The ancient Greek and Roman gods have been the main inspiration for statues in British gardens since tudor times. In Renaissance Italy, the gardens of the wealthy aristocracy were strewn with antique stone and marble figures of Classical gods, such as Venus, Aphrodite, Apollo, Diana and Mercury. This was much admired by Northern European landscape designers of the period, who then introduced the classical style into British garden design.
From the 18th to 19th Century statue making again flourished, this time increasing in range, styles and materials to include lions, dogs, fauns, nymphs, putti, gladiators and dolphins. Lions often stand guard on steps or in doorways, classical figures would be found in key positions on paths or terraces, dolphins, nymphs and cherubs could be found in fountains. Henry Cheere and John van Nost were well known sculptors of the late 18th Century, producing works in stone and lead. Also in the late 1700s, the technique of producing artificial stone or 'composition stone' for casting copies of statues was perfected by Coade and John Sealy among others, a tradition which continues to this day.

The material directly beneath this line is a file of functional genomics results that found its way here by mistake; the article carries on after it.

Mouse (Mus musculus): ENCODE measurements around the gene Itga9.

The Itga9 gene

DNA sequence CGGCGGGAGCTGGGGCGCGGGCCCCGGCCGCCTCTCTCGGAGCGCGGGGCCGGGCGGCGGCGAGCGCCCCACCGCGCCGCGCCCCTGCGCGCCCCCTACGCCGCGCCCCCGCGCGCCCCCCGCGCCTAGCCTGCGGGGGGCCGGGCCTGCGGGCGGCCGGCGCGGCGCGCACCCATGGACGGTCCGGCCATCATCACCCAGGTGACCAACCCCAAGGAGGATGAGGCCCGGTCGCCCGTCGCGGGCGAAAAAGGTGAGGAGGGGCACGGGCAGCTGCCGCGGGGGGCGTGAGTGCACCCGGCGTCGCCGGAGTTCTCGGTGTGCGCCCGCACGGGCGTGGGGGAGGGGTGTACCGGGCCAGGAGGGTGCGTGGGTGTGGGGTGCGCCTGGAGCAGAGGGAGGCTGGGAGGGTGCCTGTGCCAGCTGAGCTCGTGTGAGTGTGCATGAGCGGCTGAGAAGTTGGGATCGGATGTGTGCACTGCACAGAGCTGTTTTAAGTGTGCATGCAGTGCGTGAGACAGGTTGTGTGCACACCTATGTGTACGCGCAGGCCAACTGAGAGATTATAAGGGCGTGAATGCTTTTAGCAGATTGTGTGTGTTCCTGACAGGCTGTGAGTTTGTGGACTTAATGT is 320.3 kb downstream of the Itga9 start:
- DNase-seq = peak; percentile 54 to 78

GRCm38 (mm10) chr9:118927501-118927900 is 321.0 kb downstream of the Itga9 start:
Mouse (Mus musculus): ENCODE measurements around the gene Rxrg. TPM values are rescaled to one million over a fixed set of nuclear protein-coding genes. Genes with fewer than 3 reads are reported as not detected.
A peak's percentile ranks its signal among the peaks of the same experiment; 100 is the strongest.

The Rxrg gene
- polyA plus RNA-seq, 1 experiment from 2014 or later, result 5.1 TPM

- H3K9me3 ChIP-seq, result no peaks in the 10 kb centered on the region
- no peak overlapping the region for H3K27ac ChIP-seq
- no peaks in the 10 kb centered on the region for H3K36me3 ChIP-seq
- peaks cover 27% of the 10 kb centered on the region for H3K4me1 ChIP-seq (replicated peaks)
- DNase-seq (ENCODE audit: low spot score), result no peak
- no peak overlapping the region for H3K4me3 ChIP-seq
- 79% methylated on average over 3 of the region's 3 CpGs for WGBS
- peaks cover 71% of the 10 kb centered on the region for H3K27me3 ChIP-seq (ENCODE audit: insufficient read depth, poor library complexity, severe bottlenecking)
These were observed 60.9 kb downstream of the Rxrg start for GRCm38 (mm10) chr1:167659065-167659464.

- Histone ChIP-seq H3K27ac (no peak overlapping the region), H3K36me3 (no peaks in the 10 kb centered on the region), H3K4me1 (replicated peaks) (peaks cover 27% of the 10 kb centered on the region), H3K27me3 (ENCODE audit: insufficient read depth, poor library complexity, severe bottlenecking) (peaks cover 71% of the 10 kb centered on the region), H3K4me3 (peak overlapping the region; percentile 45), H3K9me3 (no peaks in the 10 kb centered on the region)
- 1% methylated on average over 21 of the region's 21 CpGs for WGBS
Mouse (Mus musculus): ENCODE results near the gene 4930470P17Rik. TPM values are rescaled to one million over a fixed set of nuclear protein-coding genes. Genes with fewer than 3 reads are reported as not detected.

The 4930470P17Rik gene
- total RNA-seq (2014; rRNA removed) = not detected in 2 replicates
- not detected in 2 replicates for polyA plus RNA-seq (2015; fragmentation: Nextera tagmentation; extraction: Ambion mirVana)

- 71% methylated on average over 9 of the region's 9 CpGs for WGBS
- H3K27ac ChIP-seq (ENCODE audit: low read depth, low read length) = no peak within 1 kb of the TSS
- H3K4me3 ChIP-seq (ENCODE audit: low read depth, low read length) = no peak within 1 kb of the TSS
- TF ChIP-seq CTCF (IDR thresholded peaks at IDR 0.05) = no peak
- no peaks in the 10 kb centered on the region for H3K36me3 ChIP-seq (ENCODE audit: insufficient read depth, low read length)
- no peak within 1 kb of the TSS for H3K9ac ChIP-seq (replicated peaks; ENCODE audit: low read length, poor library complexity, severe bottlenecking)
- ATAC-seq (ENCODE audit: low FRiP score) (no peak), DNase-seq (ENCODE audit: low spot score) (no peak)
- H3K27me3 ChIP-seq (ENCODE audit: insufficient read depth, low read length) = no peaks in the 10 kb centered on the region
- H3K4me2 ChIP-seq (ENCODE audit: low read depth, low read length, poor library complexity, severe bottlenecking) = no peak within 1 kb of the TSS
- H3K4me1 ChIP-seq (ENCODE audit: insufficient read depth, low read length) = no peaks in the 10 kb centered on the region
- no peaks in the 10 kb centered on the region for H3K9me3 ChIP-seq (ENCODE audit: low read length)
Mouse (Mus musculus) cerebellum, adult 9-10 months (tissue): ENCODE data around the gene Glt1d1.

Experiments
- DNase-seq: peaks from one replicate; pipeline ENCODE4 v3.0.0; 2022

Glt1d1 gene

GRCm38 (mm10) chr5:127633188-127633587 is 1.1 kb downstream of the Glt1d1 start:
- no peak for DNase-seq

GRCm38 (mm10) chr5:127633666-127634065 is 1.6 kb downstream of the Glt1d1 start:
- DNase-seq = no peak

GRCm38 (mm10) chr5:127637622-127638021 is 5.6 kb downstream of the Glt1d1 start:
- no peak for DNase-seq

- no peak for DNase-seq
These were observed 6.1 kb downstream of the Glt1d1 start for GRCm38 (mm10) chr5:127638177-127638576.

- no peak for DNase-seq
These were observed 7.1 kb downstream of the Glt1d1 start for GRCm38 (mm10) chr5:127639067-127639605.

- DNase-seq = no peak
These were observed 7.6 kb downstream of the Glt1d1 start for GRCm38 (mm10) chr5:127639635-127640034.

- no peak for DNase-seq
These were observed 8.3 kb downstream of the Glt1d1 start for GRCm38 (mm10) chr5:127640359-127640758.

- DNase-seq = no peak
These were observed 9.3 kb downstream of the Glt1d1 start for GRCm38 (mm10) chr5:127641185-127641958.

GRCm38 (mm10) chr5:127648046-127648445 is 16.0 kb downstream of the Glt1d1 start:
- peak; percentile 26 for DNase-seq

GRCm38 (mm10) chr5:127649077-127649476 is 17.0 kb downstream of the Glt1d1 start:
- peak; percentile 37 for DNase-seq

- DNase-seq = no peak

Although the classical gods continue to be popular, the 20th Century saw an interest in the use of abstract art to decorate British Gardens, with all manner of free-flowing shapes in stone, granite, marble, bronze and other materials.
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